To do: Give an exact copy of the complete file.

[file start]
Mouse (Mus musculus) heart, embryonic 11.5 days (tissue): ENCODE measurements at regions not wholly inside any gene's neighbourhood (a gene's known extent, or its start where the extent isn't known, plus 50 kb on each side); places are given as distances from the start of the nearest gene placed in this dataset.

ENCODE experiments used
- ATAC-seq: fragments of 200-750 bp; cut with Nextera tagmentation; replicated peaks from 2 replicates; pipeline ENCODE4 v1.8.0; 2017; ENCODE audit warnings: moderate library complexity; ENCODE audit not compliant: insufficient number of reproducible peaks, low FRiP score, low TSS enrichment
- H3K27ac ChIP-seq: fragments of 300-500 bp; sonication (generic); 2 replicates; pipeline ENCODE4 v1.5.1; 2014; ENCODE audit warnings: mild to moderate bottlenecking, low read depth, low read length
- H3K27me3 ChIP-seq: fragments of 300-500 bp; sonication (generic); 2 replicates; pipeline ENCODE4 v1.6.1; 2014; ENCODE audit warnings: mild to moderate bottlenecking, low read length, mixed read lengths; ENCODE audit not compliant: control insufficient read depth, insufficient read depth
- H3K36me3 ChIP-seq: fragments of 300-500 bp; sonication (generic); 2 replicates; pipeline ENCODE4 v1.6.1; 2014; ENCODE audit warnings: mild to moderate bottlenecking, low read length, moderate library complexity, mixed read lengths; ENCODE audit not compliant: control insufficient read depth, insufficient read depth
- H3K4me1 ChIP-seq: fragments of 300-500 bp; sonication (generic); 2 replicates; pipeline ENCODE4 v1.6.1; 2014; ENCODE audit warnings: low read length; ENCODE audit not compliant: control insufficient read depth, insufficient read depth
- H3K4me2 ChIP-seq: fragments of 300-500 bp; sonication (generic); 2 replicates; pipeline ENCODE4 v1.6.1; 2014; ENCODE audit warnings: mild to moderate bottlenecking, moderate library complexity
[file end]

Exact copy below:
Mouse (Mus musculus) heart, embryonic 11.5 days (tissue): ENCODE measurements at regions not wholly inside any gene's neighbourhood (a gene's known extent, or its start where the extent isn't known, plus 50 kb on each side); places are given as distances from the start of the nearest gene placed in this dataset.

ENCODE experiments used
- ATAC-seq: fragments of 200-750 bp; cut with Nextera tagmentation; replicated peaks from 2 replicates; pipeline ENCODE4 v1.8.0; 2017; ENCODE audit warnings: moderate library complexity; ENCODE audit not compliant: insufficient number of reproducible peaks, low FRiP score, low TSS enrichment
- H3K27ac ChIP-seq: fragments of 300-500 bp; sonication (generic); 2 replicates; pipeline ENCODE4 v1.5.1; 2014; ENCODE audit warnings: mild to moderate bottlenecking, low read depth, low read length
- H3K27me3 ChIP-seq: fragments of 300-500 bp; sonication (generic); 2 replicates; pipeline ENCODE4 v1.6.1; 2014; ENCODE audit warnings: mild to moderate bottlenecking, low read length, mixed read lengths; ENCODE audit not compliant: control insufficient read depth, insufficient read depth
- H3K36me3 ChIP-seq: fragments of 300-500 bp; sonication (generic); 2 replicates; pipeline ENCODE4 v1.6.1; 2014; ENCODE audit warnings: mild to moderate bottlenecking, low read length, moderate library complexity, mixed read lengths; ENCODE audit not compliant: control insufficient read depth, insufficient read depth
- H3K4me1 ChIP-seq: fragments of 300-500 bp; sonication (generic); 2 replicates; pipeline ENCODE4 v1.6.1; 2014; ENCODE audit warnings: low read length; ENCODE audit not compliant: control insufficient read depth, insufficient read depth
- H3K4me2 ChIP-seq: fragments of 300-500 bp; sonication (generic); 2 replicates; pipeline ENCODE4 v1.6.1; 2014; ENCODE audit warnings: mild to moderate bottlenecking, moderate library complexity